The portion of Interstate10 in downtown Los Angeles severely damaged by fire over the weekend will undergo repairs after California Dept. of Transportation (Caltrans) engineers determined the elevated highway did not need replacement. 

“This will not be a demo,” California Gov. Gavin Newsom said during a press conference at the site on Tuesday morning. “We will not need to demolish and replace the I-10, so we will continue the kind of repairs you see being done and continue a shoring plan.” 

The span was damaged during a fire on Nov. 11 and, after the area was cleared and tested for hazardous materials, shoring was put in place to support the highway. According to Caltrans, more than 300,000 vehicles travel over the affected section of the highway daily.

With shoring of the bridge continuing, Caltrans expects to reopen the freeway to traffic on four of the five lanes in three to five weeks. Repair work will continue after that point, involving intermittent nighttime closures, officials said. A timeline for the full repair work has not been determined. 

Engineers analyzed core samples of the damaged columns and bridge deck in order to make the decision to surgically repair the elevated freeway instead of replacing it. Caltrans continues to conduct safety testing and evaluation of the structure.

Crews will continue to remove debris from the storage yard under the freeway, and expect to have the site cleared out by Friday. Approximately 400 ft of the elevated highway was affected by the blaze and 100 columns were damaged, with 10 of those severely impacted. Portions of the bridge deck suffered damage as well.

While an evaluation of the site identified no highly toxic chemicals in the aftermath of the fire, on-site environmental monitoring has been put in place place to fortify drains and limit run-off from the affected area.

With the federal government already promising emergency funding for the repairs, California has entered two contracts—with Security Paving and Griffith Company—for debris removal and shoring.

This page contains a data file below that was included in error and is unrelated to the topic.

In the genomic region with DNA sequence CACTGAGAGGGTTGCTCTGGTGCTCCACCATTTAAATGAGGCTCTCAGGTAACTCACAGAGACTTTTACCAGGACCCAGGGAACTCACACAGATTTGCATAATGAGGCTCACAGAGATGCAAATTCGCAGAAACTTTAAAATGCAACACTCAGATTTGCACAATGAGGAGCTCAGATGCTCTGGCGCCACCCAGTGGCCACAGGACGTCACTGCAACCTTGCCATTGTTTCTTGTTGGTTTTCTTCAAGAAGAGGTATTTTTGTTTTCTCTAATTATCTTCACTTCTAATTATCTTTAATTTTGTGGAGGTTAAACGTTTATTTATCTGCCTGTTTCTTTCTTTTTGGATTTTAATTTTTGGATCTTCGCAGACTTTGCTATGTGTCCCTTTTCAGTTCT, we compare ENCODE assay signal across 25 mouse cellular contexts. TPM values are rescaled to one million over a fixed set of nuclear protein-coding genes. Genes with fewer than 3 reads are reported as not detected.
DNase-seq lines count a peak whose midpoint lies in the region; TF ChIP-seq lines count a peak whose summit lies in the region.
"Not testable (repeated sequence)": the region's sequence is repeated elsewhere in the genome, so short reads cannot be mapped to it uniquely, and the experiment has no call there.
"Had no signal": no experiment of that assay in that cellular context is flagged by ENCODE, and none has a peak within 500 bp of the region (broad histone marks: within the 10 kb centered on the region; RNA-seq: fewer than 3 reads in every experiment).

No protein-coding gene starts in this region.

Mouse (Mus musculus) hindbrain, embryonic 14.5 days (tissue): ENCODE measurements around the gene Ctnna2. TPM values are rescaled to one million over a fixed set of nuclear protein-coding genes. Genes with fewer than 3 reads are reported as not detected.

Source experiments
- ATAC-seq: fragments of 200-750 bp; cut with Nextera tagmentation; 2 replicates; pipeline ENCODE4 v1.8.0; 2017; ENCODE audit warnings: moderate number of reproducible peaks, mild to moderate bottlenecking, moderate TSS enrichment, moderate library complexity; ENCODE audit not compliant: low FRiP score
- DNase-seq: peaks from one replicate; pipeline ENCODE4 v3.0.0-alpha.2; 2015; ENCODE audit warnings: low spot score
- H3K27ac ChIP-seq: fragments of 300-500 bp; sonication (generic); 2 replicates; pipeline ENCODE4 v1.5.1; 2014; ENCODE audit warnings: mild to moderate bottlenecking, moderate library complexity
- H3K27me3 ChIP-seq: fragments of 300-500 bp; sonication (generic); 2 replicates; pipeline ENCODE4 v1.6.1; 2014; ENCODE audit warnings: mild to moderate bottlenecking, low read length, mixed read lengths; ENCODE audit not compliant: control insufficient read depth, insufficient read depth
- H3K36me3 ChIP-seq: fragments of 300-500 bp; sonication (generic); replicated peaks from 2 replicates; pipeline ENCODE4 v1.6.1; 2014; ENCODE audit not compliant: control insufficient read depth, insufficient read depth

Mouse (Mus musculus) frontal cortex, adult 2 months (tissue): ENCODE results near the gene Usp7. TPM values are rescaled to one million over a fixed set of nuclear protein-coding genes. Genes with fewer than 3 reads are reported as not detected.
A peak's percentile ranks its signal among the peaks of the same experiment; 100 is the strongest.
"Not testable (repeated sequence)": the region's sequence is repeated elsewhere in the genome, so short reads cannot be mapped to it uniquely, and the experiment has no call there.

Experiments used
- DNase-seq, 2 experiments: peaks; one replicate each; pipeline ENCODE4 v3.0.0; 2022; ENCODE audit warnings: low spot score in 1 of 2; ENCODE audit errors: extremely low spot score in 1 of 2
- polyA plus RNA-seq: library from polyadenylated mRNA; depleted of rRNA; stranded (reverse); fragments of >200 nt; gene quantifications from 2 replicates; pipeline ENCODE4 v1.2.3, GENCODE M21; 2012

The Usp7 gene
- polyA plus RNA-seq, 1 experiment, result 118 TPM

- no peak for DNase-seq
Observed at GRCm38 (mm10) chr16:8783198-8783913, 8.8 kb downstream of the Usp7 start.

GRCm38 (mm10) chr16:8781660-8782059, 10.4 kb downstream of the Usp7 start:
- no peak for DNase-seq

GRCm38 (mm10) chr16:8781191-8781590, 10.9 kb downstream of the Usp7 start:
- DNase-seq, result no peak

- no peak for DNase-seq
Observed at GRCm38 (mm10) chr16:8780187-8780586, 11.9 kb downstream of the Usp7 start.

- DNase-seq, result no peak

Newsom says the state is using contract templates from 1994 Northridge earthquake projects to develop long-term contracts for I-10 with heavy incentives to speed the work. Interim contracts are already in place although a Caltrans spokesperson said it hasn’t yet been determined how many long-term contracts will be needed. 

“We are working on the details of that contract in real time,” Newsom says. “We are taking lessons learned from the Northridge quake as it relates to incentives in contracts.”

Fire Investigation and Response

The blaze began in the early hours of Nov. 11 in a storage yard beneath the freeway containing wood pallets, vehicles and even containers of hand sanitizer. The fire quickly spread to a second yard and eventually consumed eight acres. 

An investigation by California Department of Forestry and Fire Protection (CAL FIRE) concluded that the fire was set intentionally and it is being treated as arson. The investigation is ongoing, officials said.

At the time of the fire, the area under the freeway was being leased by Caltrans to Apex Development, Inc., of Calabasas, Calif. According to Newsom, the site had been unlawfully subleased by the firm to at least five other entities.

The company’s lease on the property is expired, and California officials initiated legal action against the firm in September. Newsom said the state is now working to evict Apex Development from all five leases it holds on other freeway right-of-way sites.

A review of all of Caltrans’ leases involving right-of-way properties as well as the procedures and funding used inspect them has begun, Newsom said. Caltrans’ Airspace and Telecommunications Licensing program is responsible for leasing and managing locations held for a transportation purpose that can safely accommodate a secondary use.